The Costs Of Tackling Or Not Tackling Anthropogenic Global Warming
Michael Cunningham , Climate Etc. There are many issues of debate about global warming. Has there been warming this century? Will there be further warming? If so, will the cause be anthropogenic or other? What will be the impacts, both positive and negative? Should we take action to reduce emissions? How might we proceed, and what are the costs and benefits of various approaches?
These issues are of enormous economic and political significance, given claims of “catastrophic” outcomes and that many emissions-offsetting policies are very costly, involve large-scale structural change and would divert resources from other priorities.
The UK Government commissioned a study into the Economics of Climate Change by Sir Nicholas Stern, Head of the Government Economic Service and Adviser to the Government on the economics of climate change and development. Stern’s 2006 paper has been severely criticized by both scientists and economists, but continues to be influential in many countries and remains the basis for UK policy. This continuing influence of Stern’s work has prompted a rebuttal by UK MP Peter Lilley. Lilley has degrees in Natural Science and Economics from Cambridge, has worked as a development economist and investment analyst specialising in energy industries and held economic Ministerial posts from 1987-97. His paper is published by the Global Warming Policy Foundation.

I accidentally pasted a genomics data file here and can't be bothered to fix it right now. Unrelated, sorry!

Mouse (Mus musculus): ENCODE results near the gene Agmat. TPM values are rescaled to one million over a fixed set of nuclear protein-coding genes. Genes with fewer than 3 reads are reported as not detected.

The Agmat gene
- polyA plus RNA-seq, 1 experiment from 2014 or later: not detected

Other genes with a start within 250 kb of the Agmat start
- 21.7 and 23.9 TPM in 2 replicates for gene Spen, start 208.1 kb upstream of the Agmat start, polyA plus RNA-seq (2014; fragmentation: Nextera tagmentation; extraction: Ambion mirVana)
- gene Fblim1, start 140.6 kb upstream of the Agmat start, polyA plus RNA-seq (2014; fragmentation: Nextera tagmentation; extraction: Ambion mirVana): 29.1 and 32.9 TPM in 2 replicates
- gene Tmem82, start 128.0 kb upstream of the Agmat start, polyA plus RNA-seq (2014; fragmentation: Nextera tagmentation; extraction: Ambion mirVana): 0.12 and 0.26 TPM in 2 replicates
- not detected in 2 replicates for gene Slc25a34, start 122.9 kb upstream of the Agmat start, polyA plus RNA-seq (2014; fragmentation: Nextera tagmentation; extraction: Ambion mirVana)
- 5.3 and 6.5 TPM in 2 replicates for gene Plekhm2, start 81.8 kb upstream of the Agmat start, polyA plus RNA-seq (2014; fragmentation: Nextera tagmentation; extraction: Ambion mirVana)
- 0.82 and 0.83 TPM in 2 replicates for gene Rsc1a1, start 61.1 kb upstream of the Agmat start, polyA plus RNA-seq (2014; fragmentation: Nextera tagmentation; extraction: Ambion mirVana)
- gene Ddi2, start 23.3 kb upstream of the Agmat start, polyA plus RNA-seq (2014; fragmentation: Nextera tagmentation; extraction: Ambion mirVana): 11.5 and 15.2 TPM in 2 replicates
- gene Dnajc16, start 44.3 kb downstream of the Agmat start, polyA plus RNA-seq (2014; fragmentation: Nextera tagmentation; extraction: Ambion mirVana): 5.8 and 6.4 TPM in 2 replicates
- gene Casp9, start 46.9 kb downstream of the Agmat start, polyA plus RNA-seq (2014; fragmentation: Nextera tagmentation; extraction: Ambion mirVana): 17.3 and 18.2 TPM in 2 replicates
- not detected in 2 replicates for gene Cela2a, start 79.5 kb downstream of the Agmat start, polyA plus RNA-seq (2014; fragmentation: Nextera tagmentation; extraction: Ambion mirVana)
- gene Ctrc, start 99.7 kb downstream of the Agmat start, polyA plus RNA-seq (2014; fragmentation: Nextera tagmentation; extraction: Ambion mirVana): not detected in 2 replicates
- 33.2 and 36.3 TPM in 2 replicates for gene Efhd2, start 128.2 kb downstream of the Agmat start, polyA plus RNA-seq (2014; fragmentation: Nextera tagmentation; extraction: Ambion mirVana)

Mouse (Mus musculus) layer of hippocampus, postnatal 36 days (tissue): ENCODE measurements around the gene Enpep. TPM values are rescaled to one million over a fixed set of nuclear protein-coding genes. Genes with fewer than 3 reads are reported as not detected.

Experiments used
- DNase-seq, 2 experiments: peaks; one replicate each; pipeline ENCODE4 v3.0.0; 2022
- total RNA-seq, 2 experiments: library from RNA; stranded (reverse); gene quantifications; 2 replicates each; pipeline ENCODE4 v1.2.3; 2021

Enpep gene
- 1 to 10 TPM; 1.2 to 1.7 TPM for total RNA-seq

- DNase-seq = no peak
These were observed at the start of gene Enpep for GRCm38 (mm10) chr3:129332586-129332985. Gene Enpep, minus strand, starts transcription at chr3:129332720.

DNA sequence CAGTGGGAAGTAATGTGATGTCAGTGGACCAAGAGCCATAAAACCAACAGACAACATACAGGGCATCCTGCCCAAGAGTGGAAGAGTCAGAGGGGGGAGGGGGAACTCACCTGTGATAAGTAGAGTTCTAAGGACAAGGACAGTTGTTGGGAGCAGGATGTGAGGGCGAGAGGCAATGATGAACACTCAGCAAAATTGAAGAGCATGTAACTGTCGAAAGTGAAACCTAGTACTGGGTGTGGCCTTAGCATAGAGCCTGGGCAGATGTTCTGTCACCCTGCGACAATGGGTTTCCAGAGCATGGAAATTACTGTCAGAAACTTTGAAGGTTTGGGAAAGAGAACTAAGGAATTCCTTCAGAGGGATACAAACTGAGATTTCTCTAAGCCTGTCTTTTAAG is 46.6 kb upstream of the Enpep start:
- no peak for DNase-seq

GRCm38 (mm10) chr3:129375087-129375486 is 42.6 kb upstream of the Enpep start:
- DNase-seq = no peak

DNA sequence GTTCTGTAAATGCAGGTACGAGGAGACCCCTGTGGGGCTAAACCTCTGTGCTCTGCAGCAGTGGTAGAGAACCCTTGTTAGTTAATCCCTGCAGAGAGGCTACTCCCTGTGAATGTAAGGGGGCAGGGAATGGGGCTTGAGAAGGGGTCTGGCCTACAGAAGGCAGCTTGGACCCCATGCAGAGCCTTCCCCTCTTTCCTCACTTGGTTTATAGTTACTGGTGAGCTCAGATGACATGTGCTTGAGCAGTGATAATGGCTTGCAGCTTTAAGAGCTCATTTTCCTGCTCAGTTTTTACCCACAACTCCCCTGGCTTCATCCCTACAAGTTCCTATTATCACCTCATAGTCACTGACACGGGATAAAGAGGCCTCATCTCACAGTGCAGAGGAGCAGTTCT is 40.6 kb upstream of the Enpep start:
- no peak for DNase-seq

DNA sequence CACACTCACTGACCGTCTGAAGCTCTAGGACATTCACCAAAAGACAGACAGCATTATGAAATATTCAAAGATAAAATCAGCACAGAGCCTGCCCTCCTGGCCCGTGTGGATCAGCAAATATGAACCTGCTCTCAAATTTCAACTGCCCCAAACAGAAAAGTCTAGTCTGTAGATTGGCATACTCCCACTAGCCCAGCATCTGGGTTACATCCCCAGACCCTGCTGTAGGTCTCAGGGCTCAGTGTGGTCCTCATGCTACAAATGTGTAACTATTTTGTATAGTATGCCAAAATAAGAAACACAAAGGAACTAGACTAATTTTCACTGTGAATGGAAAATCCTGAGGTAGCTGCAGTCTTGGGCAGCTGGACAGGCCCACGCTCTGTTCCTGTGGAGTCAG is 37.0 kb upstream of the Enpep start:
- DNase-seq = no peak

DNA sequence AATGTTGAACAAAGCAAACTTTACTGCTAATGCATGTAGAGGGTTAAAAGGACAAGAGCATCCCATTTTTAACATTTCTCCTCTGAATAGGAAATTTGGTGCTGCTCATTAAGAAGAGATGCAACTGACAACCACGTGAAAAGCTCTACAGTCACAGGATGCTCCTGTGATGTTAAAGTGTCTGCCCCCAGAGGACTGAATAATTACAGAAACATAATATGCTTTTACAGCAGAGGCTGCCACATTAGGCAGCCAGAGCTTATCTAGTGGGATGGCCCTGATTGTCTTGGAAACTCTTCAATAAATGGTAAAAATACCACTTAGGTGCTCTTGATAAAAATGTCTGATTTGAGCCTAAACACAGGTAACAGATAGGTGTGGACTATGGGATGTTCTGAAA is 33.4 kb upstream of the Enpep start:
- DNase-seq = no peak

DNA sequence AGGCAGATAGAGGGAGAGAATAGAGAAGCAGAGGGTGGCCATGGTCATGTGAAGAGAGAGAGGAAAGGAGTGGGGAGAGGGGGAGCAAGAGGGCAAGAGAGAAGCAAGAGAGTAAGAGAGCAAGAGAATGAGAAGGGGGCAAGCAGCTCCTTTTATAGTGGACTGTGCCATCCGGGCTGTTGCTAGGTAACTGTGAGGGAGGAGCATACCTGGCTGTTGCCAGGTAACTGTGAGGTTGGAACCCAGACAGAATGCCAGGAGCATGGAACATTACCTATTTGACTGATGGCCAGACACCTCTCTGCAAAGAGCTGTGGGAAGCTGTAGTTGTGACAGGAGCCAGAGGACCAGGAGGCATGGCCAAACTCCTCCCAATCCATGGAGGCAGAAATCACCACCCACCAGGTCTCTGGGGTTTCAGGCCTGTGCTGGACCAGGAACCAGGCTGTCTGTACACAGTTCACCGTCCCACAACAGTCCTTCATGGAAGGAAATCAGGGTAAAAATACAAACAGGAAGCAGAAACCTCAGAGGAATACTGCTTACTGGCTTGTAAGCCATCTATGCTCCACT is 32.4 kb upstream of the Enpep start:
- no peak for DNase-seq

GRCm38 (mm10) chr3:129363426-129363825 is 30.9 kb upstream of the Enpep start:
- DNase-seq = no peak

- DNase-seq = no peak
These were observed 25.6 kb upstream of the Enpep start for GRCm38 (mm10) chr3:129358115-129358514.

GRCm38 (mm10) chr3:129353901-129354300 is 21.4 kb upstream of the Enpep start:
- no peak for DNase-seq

The rebuttal is not a “denialist” paper. Richard Tol notes in his Foreword that “there is an economic case for greenhouse gas emission reduction. We cannot be certain that greenhouse gas emissions do not cause climate change. We cannot be certain that climate change is harmless. In fact, most evidence points in the opposite direction.” In order to focus exclusively on the economics, Lilley’s paper – like the Stern Review – takes the IPCC’s assessment as given. Rather, Lilley says,
“This study simply challenges Stern’s economic methods and conclusions – and shows that his Review was an exercise not in evidence-based policy making but in policy-based evidence making.”
This post on Climate Etc is an assessment of Lilley’s paper. As the paper has about 100 pages and is accessible to the non-specialist, I’ll not go into too much depth here – if you want to go deeper into the reasoning and supporting evidence and argument, please check the original then raise questions/comments on CE if necessary. [Page numbers in brackets]